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Media Theatre’s current production of Sweeney Todd: The Demon Barber of Fleet Street, brings a swirling, mesmerizing mix of music, choreography, and character clashes. It is Sondheim’s most developed work, operatic in scope.
Sweeney Todd was a stock character in Victorian penny dreadfuls. But Christopher Bond’s 1973 play gave the boogeyman a sympathetic backstory. Thanks to Stephen Sondheim’s 1979 musical version (book by Hugh Wheeler), Sweeney Todd is now almost as well-known as Frankenstein.
Set or obsession
Sondheim saw Sweeney as a study in obsession, but Broadway producer Hal Prince turned the musical into a metaphorical indictment of the Industrial Revolution. In his Tony Award-winning production, Prince famously reassembled a 19th-century iron foundry on stage. The set-versus-obsession controversy still lingers.
Mathew Miller’s set at Media does not overpower, but his smoky stage is haunting. A long balustrade connects two flanking columns of wooden stairs. This spidery structure frames changing background videos of 19th-century London street life, and Steven Spera’s light design adds to the spooky aura. The barbershop and meat-pie shop are only small parts of this larger scene.
Other show elements argue against Sondheim’s narrow viewpoint. Sweeney is often a victim of circumstance. And Sondheim’s own songs — “No Place Like London” and “City On Fire” — highlight the importance of time and place.
Casting, comparisons, and contrasts
Under director Jesse Cline, character clashes keep the show in motion. Broadway veterans Douglas Ladnier and Jenny Lee Stern shine in the starring roles. Ladnier’s Sweeney Todd is angry, regal, and reserved, while Stern’s Mrs. Lovett is a ditzy, garrulous Cockney. Their contrasting personas make for one of the oddest couplings in theater.
Sondheim uses song brilliantly to flesh out how they partner in madness. Sweeney bonds with a winking Mrs. Lovett, who sings “A Little Priest,” the comical paean to her new meat-pie ingredients.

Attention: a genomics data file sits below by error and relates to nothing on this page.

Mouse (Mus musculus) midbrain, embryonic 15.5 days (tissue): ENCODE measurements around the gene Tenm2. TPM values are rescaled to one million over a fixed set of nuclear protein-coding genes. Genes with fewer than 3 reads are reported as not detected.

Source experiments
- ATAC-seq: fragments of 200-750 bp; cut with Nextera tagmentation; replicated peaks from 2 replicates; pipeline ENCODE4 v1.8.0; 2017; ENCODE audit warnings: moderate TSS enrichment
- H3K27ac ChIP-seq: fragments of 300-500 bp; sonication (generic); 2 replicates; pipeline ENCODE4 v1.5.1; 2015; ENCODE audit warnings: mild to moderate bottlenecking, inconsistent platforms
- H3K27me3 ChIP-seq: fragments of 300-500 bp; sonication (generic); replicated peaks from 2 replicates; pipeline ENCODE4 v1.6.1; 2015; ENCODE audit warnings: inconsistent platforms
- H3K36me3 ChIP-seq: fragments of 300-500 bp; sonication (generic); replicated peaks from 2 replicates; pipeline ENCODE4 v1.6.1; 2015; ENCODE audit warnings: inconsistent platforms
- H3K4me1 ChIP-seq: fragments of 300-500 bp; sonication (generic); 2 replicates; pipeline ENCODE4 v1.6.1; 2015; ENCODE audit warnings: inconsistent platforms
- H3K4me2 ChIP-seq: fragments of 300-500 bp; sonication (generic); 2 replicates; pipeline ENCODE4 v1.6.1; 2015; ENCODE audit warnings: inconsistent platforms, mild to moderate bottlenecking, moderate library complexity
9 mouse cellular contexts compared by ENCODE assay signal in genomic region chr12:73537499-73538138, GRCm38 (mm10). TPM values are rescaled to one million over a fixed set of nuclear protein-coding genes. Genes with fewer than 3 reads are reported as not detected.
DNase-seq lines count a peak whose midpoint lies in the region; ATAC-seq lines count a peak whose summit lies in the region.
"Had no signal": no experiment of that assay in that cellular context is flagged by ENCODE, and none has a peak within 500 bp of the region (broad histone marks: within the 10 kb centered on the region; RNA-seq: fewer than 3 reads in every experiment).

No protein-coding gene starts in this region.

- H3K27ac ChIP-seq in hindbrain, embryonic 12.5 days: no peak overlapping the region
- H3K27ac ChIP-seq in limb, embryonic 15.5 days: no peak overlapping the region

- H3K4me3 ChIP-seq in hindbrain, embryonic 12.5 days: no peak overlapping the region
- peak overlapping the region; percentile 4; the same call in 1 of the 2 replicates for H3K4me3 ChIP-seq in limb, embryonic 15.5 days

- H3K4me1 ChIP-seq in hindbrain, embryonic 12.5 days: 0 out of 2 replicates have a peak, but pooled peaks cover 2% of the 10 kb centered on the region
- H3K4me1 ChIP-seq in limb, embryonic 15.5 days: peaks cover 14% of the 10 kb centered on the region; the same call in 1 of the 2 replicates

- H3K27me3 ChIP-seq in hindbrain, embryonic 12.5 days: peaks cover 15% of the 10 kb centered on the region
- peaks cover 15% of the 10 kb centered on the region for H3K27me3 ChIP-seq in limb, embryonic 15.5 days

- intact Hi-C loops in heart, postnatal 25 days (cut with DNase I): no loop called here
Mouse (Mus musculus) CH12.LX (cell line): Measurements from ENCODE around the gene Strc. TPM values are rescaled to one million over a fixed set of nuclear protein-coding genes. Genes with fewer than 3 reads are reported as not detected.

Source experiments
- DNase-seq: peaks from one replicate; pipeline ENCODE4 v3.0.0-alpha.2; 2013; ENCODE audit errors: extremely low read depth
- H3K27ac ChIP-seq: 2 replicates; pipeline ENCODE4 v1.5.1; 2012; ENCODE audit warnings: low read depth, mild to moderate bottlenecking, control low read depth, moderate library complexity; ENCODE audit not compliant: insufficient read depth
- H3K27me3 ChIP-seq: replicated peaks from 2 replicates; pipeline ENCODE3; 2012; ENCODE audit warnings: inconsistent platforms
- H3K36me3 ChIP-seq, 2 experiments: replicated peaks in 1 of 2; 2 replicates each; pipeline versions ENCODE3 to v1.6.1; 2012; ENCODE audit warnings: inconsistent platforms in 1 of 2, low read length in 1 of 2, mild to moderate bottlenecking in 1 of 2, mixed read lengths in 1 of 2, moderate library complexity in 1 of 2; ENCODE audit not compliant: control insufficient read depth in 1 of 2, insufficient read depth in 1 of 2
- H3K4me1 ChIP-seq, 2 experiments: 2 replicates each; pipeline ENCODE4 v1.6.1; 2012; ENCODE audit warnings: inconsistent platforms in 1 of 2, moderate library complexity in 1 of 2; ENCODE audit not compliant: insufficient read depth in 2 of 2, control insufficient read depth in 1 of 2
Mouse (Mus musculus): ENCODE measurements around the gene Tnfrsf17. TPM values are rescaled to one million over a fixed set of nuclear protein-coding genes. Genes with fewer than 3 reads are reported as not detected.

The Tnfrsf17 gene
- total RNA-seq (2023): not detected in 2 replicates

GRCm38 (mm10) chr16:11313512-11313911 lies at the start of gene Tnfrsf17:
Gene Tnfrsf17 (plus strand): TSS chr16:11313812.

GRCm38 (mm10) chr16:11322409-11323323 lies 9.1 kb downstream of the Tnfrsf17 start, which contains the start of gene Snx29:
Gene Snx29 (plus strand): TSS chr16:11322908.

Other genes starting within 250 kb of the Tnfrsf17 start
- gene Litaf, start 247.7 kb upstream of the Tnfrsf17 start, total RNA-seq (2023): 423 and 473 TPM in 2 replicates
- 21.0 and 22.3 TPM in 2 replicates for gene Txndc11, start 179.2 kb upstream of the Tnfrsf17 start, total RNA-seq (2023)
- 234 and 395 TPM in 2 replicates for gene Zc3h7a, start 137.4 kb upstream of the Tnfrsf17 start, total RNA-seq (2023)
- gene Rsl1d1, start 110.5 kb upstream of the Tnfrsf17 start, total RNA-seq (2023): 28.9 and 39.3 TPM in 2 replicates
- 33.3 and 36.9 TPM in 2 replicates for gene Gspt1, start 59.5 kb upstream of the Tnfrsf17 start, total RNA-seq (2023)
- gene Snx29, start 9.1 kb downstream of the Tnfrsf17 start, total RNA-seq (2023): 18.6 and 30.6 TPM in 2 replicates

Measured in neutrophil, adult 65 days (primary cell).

But Sweeney compares well to his nemesis, Judge Turpin (Jason Switzer). They’re both tall, virile men with deep, sonorous voices. They, in turn, contrast with another pair of young and innocent guys, Anthony Hope (Alex G. Kunz) and Tobias (Christian Ryan), both pure tenors.
Jennie Eisenhower (Beggar Woman), Molly Sorensen (Joanna), Nicholas Saverine (Beadle), JP Dunphy (Pirelli), and Roger Ricker (Jonas Fogg) complete the cast.
The Frankenstein conundrum
What are we supposed to make of the star character? Thanks to Bond’s play, we know Judge Turpin’s cruelty ignited Sweeney’s rage. But how does Sweeney’s need for vengeance justify the slaughter of innocents? We have similar mixed feelings towards Frankenstein’s monster. (An adaptation of Mary Shelley’s Frankenstein is currently running at Quintessence Theatre.)
Sondheim sees Sweeney as Everyman, arguing there is a little bit of Sweeney Todd in all of us. Sure, we all brood over injustices suffered, but have Sondheim or any of his friends baked up a fresh batch of human meat pies? Sweeney is remorseless and unfeeling as he kills the blameless.
He is a grotesque in the largest sweep of the musical. In one of the most rousing finales in all theater, released inmates of Bedlam stream through the London stage singing “City on Fire.” Functioning as a Greek chorus, the ensemble has little to say about Sweeney. He is always there, ready to sing “The Ballad of Sweeney Todd.” But next to an entire city on fire, he is just one tortured player in a writhing crowd.
What, When, Where
Sweeney Todd: The Demon Barber of Fleet Street. Music and lyrics by Stephen Sondheim, book by Hugh Wheeler, Jesse Cline directed. Through October 28, 2018, at the Media Theatre, 104 E. State Street, Media, Pennsylvania. (610) 891-0100 or mediatheatre.org.
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